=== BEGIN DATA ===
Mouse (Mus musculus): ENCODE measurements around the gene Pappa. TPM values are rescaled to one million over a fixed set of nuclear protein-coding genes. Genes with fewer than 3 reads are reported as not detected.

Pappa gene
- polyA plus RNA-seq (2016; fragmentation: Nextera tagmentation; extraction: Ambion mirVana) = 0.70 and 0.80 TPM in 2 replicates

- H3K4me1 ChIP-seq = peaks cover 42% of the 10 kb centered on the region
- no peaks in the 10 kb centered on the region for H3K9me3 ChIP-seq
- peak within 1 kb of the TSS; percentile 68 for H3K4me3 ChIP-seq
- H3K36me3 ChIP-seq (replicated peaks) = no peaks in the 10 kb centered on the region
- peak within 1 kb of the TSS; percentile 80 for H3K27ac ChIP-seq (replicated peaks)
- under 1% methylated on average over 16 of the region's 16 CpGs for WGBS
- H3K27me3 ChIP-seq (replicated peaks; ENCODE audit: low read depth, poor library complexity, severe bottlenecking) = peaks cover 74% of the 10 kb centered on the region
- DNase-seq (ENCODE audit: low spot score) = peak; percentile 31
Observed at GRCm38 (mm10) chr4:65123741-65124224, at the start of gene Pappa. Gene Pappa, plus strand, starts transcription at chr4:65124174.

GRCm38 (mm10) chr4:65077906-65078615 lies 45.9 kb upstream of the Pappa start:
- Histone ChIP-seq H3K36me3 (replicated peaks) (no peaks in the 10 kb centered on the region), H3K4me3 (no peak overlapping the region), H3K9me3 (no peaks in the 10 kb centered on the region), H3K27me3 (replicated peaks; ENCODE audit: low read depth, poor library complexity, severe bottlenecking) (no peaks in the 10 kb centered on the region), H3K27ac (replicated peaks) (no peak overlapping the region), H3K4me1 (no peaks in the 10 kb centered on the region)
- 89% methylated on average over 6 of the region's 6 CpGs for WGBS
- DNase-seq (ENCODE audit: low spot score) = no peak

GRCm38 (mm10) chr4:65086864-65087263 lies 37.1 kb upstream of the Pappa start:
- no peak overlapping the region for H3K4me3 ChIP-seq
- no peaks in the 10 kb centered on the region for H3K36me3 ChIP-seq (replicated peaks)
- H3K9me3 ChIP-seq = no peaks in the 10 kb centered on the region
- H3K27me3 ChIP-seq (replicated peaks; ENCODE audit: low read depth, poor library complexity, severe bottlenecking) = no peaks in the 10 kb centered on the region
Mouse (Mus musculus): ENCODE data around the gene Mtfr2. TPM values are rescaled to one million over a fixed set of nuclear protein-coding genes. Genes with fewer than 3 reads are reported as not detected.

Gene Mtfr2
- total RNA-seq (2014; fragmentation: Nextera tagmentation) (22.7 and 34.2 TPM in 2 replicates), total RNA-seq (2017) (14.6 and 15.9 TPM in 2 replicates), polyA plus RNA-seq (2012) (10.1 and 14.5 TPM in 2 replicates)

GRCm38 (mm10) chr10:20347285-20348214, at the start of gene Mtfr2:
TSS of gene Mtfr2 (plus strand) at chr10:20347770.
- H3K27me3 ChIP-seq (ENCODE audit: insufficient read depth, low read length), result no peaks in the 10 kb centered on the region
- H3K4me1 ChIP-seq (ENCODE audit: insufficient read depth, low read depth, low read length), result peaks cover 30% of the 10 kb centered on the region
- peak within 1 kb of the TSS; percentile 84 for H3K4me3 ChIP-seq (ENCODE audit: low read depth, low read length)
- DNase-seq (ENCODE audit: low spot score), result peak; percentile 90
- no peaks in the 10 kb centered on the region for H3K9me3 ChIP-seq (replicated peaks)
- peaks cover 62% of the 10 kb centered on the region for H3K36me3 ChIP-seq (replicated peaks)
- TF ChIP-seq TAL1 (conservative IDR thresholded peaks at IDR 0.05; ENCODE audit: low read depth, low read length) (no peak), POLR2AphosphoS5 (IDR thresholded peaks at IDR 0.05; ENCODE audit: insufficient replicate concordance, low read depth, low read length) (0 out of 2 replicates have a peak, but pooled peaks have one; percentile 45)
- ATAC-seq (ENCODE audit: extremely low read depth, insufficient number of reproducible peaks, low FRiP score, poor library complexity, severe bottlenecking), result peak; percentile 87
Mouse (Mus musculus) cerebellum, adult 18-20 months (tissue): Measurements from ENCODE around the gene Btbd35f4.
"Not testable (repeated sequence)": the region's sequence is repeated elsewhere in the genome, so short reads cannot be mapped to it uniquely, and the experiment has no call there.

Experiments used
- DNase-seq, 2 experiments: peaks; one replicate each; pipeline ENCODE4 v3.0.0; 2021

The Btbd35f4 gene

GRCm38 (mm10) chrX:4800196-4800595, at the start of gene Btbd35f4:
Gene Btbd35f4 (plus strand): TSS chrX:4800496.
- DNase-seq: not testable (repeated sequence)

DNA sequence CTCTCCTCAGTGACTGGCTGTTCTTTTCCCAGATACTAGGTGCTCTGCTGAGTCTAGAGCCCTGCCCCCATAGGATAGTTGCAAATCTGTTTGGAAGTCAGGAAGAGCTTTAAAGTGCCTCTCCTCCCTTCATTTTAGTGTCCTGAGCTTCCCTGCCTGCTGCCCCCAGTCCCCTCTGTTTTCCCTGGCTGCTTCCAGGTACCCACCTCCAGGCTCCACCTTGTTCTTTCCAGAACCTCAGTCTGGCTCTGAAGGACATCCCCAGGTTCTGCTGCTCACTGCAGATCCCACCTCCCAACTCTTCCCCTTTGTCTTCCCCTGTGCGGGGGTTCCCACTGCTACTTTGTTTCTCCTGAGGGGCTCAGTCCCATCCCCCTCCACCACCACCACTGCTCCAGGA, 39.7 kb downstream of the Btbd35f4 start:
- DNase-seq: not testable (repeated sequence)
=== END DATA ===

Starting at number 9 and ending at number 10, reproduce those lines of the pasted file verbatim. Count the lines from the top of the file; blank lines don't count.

- under 1% methylated on average over 16 of the region's 16 CpGs for WGBS
- H3K27me3 ChIP-seq (replicated peaks; ENCODE audit: low read depth, poor library complexity, severe bottlenecking) = peaks cover 74% of the 10 kb centered on the region